City of Montreal, ICLEI & Climate CoLab announce winner for Circular Economy contest
MIT Climate CoLab, ICLEI-Local Governments for Sustainability and the City of Montréal announced their congratulations to RecyApp for winning both the Judges’ Choice and the Popular Choice Awards for the MIT Climate CoLab contest on circular economy. The contest sought innovative solutions through projects, initiatives, technologies or strategies that could facilitate the transition of cities and neighbourhoods towards a circular economy.
About the winning proposal:
Statistics show that only 17% of Colombians recycle waste, yet over 80% are concerned about waste separation. Nearly three quarters of Colombians have smart phones, and more than half have access to internet at home. More importantly, 19% and 29% of daily waste in Bogota and Medellin respectively is diverted from landfills thanks to street recyclers. With this information, RecyApp was created to connect micro, small and medium enterprises, and families, with street recyclers. The aim is to encourage recycling within communities and at the same time ensuring street recyclers have a safe job and a reliable source of income. The contest winner is invited to present this creative solution at the ICLEI World Congress 2018 held next week in Montreal from June 19-22.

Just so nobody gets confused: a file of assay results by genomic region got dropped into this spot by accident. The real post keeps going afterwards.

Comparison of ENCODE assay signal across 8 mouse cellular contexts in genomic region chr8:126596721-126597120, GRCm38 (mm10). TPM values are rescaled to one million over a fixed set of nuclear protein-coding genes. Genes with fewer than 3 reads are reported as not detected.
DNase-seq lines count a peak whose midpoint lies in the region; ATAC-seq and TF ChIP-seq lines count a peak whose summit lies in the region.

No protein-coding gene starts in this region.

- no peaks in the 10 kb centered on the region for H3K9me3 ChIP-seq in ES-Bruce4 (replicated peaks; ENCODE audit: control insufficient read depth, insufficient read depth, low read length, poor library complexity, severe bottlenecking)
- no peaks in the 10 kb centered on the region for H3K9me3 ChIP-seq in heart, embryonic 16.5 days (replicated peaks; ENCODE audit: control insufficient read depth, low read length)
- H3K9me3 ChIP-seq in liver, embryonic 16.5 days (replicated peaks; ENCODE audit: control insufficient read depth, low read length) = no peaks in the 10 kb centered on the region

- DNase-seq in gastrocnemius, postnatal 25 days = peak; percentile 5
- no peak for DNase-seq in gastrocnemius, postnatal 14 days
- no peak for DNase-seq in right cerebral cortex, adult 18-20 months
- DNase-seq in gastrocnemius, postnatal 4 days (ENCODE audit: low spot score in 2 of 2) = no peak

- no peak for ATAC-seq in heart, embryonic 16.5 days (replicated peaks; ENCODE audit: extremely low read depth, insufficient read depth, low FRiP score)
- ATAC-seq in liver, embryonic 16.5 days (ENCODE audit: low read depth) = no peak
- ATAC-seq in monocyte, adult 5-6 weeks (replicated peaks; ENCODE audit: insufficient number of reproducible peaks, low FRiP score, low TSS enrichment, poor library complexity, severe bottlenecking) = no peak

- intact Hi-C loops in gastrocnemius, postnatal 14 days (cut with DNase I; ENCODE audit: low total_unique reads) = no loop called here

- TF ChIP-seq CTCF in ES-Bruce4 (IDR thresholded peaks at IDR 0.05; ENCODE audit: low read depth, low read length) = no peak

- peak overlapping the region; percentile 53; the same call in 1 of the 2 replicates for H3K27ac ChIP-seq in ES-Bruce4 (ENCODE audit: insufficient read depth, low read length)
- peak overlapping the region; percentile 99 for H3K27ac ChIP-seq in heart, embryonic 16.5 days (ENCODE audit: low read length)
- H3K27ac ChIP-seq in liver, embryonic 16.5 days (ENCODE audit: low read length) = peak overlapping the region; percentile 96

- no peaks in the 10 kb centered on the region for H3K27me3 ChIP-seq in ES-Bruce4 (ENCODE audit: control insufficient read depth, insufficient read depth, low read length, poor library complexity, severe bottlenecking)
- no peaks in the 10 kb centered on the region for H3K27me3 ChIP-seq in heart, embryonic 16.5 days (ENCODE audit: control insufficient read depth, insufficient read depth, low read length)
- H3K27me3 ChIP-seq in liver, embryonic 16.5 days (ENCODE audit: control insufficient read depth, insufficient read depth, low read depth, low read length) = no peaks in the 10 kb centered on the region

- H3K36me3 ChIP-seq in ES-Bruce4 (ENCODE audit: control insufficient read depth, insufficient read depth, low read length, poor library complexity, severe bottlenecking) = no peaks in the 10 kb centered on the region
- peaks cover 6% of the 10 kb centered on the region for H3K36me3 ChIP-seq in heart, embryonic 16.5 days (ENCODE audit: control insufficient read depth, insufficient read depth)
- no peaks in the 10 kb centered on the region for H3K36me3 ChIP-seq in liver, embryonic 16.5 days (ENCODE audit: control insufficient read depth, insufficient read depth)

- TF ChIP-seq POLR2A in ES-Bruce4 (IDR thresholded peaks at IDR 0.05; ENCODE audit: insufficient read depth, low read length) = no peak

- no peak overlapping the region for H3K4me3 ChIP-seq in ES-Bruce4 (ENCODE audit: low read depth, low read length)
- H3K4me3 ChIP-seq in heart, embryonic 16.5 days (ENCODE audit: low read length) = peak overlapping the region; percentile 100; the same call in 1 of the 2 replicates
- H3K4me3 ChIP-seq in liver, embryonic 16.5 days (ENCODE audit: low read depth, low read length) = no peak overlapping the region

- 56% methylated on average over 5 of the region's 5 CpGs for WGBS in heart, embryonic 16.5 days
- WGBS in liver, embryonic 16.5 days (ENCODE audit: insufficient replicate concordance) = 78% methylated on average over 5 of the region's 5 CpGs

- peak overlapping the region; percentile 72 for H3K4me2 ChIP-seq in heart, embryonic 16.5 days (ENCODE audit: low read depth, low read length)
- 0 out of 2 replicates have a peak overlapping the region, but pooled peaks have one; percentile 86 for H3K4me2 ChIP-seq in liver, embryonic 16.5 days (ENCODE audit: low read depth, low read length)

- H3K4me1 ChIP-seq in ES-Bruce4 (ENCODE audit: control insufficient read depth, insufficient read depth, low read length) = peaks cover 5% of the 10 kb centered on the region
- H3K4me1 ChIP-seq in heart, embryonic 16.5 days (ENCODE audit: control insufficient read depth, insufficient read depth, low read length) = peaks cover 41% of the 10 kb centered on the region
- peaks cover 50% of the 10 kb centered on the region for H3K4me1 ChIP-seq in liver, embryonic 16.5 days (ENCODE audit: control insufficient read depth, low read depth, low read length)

You can learn more about the winning proposal here: https://www.climatecolab.org/contests/2018/circular-economy-economie-circulaire/c/proposal/1334359
About the MIT Climate CoLab contest on circular economy:
Accounting for over 70% of global GHG emissions, cities, as centers of global economic growth, need to actively address the urban economy and the consumption habits of citizens to reduce its carbon footprint (UN-Habitat 2016; Paris City Hall Declaration 2015). According to the EDDEC Institute, a circular economy is a “system of production, exchange and consumption aimed at optimizing the use of resources at all stages of the life cycle of a good or a service, in a circular way, while reducing the environmental footprint and contributing to the well-being of individuals and communities” (2016). The Ville de Montréal and many around the world are working towards and facilitating this transition.
Forty-three project applications were evaluated according to feasibility, novelty, impact and presentation quality by five renown experts from around the globe. After having the opportunity to improve their proposals, eight projects were selected to move forward as semi-finalists. A last round of evaluation led to two projects being chosen as finalists.
Thank you to all the participants who entered the contest. We wish you much success in your endeavours!